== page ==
YOLA/ MOGADISHU - At least 27 people were killed and 96 wounded on Friday in two bomb attacks at mosques in Nigeria’s restive northeast, hospital sources said.

A suicide bombing during dawn prayers at a mosque in Maiduguri, capital of Borno state, killed at least 10 people, a hospital source said.

Abdulkadir Ibrahim, spokesman of the National Relief Agency, put the death toll at 27. Another hospital source said 27 people had been wounded. Borno is the birthplace of the Boko Haram insurgency and has been the focus of attacks by suspected members of the militant Islamist group that have killed around 1,000 people since President Muhammadu Buhari took office in May.

A second bomb went off during Friday prayers at a mosque in Yola, capital of Adamawa state, south of Borno, killing at least 27 worshippers, a Red Cross official said. No more details were immediately available. No one has claimed responsibility for the attacks but they bore the hallmarks of the jihadi movement, which has been trying to carve out a state in the northeast of Africa’s most populous country since 2009.

In the meantime, a senior al Shabaab commander and about 20 of his followers have pledged allegiance to Islamic State, the first move of its kind to emerge in the Somali militant group. There was no immediate reaction from al Shabaab’s overall leadership, which aligned itself in 2012 to al Qaeda, a group that has declared Islamic State’s leader illegitimate. Experts have been watching to see if the rise of Islamic State in Syria, Iraq and other battlefields, would draw al Shabaab’s public support, but said the impact of any such alliance would be largely symbolic given geographical distance would hinder an exchange of material supplies.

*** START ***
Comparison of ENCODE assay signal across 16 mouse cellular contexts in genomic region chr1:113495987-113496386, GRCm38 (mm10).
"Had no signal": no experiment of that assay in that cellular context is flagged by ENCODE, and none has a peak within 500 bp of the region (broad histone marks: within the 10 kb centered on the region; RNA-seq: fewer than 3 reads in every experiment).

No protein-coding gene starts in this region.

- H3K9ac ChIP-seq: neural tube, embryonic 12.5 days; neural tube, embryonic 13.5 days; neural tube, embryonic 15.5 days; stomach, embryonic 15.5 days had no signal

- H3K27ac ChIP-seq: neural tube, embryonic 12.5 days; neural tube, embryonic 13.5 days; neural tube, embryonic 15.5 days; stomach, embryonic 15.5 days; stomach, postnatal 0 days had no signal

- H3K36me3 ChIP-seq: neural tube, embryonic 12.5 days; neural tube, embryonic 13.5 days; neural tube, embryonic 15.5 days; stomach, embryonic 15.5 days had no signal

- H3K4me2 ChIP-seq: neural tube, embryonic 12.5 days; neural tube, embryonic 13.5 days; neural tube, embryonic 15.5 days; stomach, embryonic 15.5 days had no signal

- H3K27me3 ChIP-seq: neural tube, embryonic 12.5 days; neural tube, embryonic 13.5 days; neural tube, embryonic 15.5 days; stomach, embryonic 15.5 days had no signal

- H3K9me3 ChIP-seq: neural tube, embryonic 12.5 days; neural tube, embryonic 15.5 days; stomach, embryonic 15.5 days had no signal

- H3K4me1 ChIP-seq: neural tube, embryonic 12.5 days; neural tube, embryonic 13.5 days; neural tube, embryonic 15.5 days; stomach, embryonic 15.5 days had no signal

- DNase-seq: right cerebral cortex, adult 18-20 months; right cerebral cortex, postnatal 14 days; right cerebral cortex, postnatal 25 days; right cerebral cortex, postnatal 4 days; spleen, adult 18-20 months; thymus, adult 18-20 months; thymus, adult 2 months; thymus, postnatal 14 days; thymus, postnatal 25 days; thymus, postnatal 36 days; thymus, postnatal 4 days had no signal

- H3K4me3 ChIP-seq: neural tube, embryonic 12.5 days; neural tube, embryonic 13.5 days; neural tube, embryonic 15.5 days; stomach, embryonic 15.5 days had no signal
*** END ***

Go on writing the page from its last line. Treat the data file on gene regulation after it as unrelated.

“We, the mujahideen of Somalia, declare allegiance to the caliph as Ibrahim ibn Awad ibn Ibrahim al-Awad al-Qurashi,” Abdiqadir Mumin, an al Shabaab commander in the Puntland region of Somalia, said in an audio tape published on YouTube. Nigerian militants Boko Haram also pledged allegiance to Islamic State this year, a move seen as highlighting a desire by African jihadists to link up with others in the Middle East and elsewhere.

Islamic State has accepted pledges of allegiance from groups in the Middle East, Afghanistan, Pakistan and North Africa. A follower of al Shabaab’s Mumin confirmed the veracity of the recording declaring allegiance to al-Qurashi, better known as Abu Bakr al-Baghdadi, the leader of Islamic State and self-proclaimed caliph of the Muslim world.

“Senior leader Abdiqadir Mumin and his 20 fighters, including me, joined ISIS,” one of Mumin’s supporters told Reuters by telephone, using one acronym for Islamic State. Mumin had been based in the Galgala hills in Somalia’s semi-autonomous Puntland region, said the supporter, who asked not to be identified. The 20 came from a group of 300 in Galgala, he said, adding that his group had now moved to another area.

“The other fighters rejected us and remained in the Galgala hills,” he said. There are no clear figures for the strength of al Shabaab, but diplomats put it at several thousand fighters. One expert said the announcement suggested a small split in the ranks. Al Shabaab, which ruled much of Somalia for several years until 2011, was driven out of most urban centres by an offensive launched by African Union forces and Somali troops last year. Some were driven north to Puntland, experts say. Puntland’s security minister dismissed Mumin’s declaration. “Puntland forces are ready and determined to eliminate ISIS,” Abdi Hirsi Ali said.